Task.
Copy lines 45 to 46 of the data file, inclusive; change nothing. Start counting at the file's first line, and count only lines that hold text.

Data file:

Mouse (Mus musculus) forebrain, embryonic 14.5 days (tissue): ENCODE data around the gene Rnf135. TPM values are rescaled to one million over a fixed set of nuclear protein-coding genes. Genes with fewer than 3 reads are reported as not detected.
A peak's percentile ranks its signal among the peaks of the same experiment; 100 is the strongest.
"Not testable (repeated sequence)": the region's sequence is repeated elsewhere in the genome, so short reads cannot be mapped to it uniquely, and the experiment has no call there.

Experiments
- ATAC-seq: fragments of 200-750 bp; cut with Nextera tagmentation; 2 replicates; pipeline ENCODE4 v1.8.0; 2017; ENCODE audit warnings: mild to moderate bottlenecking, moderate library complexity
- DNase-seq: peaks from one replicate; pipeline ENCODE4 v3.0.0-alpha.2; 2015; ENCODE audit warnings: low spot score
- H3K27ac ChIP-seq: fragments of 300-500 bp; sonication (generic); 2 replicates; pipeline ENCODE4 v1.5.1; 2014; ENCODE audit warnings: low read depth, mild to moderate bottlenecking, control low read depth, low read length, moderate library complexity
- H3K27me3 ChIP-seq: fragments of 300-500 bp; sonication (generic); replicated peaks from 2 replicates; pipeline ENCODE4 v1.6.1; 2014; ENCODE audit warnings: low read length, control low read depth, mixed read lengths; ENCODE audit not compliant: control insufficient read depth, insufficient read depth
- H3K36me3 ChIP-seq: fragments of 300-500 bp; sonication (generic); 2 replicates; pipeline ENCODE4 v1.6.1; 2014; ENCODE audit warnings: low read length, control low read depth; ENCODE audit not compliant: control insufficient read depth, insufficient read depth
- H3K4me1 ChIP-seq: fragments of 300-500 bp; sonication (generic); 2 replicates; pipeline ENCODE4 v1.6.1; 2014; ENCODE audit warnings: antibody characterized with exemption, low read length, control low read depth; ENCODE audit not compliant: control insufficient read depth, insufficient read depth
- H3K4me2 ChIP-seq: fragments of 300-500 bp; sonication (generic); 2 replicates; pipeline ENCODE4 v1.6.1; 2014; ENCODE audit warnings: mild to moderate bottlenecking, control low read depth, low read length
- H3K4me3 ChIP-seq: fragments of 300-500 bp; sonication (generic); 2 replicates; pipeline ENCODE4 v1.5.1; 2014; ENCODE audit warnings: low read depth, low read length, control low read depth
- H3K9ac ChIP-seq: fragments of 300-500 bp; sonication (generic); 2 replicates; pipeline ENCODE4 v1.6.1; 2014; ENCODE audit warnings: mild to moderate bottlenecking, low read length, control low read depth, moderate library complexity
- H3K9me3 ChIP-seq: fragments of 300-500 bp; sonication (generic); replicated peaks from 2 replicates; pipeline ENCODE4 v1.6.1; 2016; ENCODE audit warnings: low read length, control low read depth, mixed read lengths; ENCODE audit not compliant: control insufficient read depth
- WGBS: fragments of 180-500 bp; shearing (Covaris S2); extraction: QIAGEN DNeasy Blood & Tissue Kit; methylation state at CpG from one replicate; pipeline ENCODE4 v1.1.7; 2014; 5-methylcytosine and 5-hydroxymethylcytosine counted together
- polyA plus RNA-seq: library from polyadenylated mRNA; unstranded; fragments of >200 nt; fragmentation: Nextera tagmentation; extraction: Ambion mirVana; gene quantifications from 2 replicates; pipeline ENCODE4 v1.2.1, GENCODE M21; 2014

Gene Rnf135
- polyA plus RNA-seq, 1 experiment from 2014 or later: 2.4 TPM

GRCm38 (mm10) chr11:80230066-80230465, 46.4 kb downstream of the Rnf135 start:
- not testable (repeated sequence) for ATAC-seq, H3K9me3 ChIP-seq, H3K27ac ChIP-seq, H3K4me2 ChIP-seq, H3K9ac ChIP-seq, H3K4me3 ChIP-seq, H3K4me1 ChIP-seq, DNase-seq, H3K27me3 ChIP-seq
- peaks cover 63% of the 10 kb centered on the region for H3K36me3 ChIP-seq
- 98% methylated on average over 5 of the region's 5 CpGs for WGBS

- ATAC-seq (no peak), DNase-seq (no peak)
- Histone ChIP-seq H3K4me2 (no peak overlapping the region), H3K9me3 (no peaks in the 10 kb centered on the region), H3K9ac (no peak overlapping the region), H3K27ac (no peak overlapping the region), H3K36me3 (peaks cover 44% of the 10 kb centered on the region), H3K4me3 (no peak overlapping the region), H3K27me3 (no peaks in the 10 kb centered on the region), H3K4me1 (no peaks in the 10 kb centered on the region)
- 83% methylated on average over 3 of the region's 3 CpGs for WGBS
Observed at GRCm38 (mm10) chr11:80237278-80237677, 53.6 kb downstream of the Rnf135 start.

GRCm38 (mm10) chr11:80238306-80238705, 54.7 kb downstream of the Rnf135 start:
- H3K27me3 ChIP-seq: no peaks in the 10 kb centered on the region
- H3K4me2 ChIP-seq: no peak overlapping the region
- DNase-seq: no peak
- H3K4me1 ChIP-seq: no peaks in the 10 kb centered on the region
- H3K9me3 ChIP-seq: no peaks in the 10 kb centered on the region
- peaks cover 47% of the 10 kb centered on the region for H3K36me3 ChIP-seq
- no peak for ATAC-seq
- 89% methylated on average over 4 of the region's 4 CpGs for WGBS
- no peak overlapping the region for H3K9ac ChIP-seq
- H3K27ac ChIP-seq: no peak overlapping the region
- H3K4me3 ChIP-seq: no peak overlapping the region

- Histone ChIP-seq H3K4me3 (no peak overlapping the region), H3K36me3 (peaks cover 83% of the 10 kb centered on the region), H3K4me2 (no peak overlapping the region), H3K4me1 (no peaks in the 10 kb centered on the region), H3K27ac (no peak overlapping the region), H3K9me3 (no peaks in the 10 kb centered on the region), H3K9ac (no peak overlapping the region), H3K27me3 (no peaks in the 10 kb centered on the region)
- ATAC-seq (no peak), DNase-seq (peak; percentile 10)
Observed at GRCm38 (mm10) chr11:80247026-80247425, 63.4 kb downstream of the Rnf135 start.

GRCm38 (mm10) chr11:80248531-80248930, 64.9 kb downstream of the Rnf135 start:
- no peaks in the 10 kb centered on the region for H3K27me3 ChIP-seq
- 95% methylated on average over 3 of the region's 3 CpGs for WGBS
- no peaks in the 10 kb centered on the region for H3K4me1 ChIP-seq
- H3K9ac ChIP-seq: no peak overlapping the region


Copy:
- no peaks in the 10 kb centered on the region for H3K4me1 ChIP-seq
- H3K9ac ChIP-seq: no peak overlapping the region